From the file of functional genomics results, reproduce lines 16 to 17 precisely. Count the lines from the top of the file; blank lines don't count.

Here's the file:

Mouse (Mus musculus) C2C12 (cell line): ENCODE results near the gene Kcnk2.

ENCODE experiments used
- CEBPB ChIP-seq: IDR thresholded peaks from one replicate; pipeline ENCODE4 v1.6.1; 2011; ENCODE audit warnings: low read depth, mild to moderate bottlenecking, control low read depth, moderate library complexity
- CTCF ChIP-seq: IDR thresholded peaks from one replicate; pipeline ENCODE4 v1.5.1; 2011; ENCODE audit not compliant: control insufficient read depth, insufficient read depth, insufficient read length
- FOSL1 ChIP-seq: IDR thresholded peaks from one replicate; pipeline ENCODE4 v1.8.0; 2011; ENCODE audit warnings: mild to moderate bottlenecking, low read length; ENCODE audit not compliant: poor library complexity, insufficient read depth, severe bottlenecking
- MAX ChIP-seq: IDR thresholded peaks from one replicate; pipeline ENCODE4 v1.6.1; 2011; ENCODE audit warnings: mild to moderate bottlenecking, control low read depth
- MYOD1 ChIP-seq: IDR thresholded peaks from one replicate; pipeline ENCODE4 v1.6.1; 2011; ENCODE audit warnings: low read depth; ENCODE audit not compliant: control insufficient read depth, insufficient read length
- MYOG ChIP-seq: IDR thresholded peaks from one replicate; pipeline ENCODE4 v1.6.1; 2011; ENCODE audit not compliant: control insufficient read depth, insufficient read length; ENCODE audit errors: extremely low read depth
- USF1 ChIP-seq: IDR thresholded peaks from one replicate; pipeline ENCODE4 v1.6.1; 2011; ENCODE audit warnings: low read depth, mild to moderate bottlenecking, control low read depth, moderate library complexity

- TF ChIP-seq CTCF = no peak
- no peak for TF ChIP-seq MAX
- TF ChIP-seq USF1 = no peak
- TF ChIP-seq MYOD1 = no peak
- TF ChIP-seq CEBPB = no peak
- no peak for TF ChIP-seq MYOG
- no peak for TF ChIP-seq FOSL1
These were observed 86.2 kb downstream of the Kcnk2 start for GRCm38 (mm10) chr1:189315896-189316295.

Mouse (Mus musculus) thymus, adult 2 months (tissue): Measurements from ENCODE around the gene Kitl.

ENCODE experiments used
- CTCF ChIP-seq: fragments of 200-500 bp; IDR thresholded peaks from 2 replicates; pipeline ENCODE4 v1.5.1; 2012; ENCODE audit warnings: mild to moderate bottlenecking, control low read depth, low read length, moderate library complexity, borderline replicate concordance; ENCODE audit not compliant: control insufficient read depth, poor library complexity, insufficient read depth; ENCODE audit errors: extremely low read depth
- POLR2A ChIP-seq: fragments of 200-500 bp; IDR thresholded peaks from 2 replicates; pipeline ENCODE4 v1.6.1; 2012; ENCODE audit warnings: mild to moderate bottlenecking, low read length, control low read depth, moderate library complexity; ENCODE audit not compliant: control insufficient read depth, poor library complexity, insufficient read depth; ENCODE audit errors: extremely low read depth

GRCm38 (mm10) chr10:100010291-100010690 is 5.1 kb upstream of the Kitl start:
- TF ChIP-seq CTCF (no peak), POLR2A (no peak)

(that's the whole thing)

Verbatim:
- no peak for TF ChIP-seq FOSL1
These were observed 86.2 kb downstream of the Kcnk2 start for GRCm38 (mm10) chr1:189315896-189316295.